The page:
When devastating natural disasters occur, URMC is always quick to respond. That was evident in the weeks following the Jan. 12 earthquake in Haiti, when individuals throughout URMC immediately started planning to fly to the small island nation and offer their expertise to those in need. Perhaps less evident, though, was the response of the team at Passport Health of Upstate New York. Based at the School of Nursing, this group quietly worked to expedite travel for health care providers throughout the community, as well as emergency responders and humanitarian workers.
The six highly-trained professionals who specialize in travel medicine in Rochester and Syracuse began to field calls from doctors, nurses, EMTs and others who needed to get to Haiti as quickly as possible. They responded by providing same-day service with vaccine immunizations and up-to date medical information on the region. The group worked extended hours to service the increasing number of travelers trying to get on emergency flights. To date, they consulted with more than 100 Haiti-bound individuals.
“Our goal was to make sure that the health care providers and rescue workers who were giving their time to serve in a crisis were able to stay healthy and productive to save lives and answer the need,” said Bill Russell, RN, MS, director of Passport Health of Upstate New York. “People came into our offices expecting to get a couple of shots and a prescription. But they walked out with a very comprehensive understanding of their health risks and most left feeling as though they have gotten more out of the appointment than they ever expected.”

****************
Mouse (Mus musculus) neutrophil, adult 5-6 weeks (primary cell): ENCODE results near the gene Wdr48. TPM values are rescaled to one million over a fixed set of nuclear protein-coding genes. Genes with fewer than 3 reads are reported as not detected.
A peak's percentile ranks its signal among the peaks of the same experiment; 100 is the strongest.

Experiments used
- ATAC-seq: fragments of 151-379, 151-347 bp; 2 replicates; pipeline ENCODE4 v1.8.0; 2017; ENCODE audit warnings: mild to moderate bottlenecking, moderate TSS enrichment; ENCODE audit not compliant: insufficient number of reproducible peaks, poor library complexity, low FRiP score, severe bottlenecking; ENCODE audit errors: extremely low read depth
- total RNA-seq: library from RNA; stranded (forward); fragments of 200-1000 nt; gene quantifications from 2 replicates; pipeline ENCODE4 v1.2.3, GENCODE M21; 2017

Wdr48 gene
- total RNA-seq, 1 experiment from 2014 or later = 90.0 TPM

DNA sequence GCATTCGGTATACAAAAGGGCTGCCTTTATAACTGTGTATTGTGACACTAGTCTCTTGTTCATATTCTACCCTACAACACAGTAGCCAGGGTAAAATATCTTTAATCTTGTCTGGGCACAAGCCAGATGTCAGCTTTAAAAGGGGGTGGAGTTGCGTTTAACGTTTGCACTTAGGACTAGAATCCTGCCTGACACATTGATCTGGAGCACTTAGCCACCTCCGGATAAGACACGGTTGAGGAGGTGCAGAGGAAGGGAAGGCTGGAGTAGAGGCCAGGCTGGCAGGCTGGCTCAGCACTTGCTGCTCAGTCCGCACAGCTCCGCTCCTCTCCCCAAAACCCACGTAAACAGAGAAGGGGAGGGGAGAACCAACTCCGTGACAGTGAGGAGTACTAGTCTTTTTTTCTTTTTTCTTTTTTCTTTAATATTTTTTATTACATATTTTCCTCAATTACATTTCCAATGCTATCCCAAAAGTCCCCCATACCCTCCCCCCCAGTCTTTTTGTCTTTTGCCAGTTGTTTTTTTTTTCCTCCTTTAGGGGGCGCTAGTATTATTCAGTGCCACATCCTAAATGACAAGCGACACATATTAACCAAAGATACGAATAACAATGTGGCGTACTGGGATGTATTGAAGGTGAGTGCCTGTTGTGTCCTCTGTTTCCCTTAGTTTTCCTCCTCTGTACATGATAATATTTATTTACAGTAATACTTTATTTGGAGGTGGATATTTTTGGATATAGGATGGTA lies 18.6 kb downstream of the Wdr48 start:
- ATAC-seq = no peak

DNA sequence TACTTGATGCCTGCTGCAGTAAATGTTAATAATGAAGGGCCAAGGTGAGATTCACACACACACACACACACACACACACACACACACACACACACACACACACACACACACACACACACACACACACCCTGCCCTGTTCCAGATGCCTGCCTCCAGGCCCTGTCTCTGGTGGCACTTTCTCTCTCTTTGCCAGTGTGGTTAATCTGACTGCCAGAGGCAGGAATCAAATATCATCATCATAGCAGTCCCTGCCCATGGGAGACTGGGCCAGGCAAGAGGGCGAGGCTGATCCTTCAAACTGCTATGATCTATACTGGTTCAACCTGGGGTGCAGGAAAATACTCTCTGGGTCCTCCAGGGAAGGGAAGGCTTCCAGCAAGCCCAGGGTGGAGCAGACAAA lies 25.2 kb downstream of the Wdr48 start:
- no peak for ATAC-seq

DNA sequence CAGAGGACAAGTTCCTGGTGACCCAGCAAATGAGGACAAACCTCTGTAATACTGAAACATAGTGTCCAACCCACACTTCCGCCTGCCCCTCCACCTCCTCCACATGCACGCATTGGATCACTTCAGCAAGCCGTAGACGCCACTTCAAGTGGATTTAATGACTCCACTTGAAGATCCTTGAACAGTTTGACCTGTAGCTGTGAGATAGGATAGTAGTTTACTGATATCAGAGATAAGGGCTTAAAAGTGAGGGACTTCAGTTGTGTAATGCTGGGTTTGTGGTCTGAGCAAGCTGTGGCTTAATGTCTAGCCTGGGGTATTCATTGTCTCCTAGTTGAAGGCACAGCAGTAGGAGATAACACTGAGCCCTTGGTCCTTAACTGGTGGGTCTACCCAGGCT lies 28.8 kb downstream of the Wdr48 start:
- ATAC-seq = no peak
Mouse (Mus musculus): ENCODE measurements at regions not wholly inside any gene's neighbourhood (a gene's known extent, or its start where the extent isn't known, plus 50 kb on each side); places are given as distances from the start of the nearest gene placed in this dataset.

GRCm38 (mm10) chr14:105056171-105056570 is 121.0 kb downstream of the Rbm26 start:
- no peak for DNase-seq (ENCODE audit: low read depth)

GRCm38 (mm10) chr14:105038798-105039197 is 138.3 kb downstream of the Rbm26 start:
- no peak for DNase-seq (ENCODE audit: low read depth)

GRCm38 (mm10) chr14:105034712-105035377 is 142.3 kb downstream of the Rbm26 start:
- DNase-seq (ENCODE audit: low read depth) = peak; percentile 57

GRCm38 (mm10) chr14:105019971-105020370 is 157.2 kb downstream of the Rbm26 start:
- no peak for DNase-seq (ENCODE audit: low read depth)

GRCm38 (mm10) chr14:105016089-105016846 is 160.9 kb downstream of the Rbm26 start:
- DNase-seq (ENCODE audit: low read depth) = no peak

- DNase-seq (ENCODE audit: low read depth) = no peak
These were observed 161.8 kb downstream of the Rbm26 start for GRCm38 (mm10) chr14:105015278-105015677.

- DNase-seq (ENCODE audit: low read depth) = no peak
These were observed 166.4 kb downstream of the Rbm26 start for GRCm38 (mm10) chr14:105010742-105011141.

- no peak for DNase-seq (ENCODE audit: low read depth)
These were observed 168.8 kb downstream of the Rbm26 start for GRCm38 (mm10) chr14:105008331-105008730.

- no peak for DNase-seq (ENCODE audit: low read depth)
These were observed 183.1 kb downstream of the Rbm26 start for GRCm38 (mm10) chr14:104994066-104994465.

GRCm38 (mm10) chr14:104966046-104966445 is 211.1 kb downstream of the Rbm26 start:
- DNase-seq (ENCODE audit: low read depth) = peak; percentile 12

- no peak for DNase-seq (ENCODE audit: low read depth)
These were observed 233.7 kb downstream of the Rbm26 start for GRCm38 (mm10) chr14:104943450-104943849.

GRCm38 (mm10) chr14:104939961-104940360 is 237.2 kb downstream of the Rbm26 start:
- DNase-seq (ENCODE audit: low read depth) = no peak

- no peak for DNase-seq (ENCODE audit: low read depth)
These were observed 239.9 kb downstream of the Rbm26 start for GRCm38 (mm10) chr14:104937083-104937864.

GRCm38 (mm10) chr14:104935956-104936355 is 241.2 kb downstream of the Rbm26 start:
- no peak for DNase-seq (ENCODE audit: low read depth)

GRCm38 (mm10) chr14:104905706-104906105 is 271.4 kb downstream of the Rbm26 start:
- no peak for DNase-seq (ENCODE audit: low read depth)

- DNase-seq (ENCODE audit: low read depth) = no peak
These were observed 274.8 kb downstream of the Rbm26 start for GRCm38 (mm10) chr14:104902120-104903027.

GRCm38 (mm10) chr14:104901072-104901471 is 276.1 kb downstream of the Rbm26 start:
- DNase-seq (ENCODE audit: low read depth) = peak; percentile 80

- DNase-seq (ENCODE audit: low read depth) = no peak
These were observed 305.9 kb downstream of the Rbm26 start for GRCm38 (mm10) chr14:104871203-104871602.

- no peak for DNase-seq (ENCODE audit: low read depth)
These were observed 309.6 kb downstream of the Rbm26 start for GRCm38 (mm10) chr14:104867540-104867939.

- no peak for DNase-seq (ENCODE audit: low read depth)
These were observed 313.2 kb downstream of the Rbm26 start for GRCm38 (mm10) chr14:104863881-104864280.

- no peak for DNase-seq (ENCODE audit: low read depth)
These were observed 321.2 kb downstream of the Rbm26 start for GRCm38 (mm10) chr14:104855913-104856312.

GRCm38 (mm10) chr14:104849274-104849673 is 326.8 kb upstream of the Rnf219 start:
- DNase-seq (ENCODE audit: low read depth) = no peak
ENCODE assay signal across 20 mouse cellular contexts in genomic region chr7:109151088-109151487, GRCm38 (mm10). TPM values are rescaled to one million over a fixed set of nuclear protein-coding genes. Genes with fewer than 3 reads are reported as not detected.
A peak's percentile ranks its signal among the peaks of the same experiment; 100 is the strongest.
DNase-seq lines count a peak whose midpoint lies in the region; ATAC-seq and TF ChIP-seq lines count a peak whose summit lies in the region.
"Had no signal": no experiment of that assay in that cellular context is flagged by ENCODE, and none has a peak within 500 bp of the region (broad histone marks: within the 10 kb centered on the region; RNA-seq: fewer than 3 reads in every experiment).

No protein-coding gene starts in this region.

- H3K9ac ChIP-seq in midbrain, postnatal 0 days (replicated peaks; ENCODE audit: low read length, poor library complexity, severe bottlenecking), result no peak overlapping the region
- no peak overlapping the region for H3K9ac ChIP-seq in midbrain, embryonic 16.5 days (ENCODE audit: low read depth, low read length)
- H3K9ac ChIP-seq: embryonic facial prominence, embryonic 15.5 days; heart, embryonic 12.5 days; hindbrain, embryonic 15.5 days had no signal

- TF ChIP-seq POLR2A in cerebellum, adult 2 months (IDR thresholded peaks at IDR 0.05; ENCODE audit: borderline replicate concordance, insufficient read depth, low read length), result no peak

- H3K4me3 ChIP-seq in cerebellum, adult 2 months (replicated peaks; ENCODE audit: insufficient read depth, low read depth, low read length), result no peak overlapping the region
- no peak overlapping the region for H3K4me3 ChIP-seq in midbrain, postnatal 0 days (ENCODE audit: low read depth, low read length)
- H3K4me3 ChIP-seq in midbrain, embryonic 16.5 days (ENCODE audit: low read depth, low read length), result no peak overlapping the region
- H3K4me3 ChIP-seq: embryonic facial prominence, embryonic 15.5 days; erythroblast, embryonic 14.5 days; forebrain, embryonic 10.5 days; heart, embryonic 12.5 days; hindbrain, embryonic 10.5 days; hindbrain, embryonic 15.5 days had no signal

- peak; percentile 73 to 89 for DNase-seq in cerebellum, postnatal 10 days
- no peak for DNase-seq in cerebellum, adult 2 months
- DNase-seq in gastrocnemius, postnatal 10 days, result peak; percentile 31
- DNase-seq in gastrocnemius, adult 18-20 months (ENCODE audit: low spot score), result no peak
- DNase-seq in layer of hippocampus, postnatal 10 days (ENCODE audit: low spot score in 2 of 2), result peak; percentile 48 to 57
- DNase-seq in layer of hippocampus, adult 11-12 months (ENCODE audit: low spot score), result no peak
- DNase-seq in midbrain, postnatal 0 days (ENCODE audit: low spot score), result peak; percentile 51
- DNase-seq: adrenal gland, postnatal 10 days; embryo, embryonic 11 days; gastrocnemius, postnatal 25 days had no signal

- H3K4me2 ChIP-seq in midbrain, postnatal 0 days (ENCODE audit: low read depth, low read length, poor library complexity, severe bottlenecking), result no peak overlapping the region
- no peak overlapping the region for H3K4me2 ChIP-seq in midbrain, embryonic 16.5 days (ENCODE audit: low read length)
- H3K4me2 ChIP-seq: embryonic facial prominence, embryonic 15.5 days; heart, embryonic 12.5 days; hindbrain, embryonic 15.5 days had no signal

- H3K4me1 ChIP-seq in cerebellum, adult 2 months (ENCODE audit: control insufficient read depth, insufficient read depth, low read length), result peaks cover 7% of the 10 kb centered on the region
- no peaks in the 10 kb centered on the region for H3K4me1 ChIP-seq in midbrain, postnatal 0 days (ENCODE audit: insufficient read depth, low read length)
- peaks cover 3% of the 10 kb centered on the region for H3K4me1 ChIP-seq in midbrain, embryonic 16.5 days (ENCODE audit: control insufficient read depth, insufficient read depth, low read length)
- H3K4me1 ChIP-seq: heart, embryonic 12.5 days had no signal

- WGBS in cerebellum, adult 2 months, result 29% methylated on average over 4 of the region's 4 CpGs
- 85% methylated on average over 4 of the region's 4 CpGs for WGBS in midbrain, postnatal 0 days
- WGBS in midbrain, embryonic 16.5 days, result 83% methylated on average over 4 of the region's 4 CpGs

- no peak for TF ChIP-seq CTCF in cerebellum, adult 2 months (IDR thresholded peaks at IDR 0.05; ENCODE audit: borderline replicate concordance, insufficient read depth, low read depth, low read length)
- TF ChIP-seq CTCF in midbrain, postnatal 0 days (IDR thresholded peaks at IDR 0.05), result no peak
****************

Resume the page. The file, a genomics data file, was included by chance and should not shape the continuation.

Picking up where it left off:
To accomplish that, the staff at Passport Health made sure they had the most up-to-date information to share with travelers. They normally pull data from up to 80 resources every 24 hours. But following the Haitian earthquake, they were getting information hourly.
“We get overall safety and security updates as well as disease risk profiles and known outbreaks from a variety of places such as the World Health organization, the Centers for Disease Control, and reports direct from on-the-ground physicians,” said Russell.
This is not the first time that Passport Health has aided travelers needing to leave immediately in response to a natural disaster. “We’ve been called to do this a number of times, including after the tsunami in Thailand and the earthquake in southern China,” said Russell.
In addition to the support provided by Passport Health staff, the School of Nursing helped the initial relief effort by donating personal protective equipment such as insect repellents and travel health supplies to aide the first responders at highest risk of food, water and insect-borne diseases.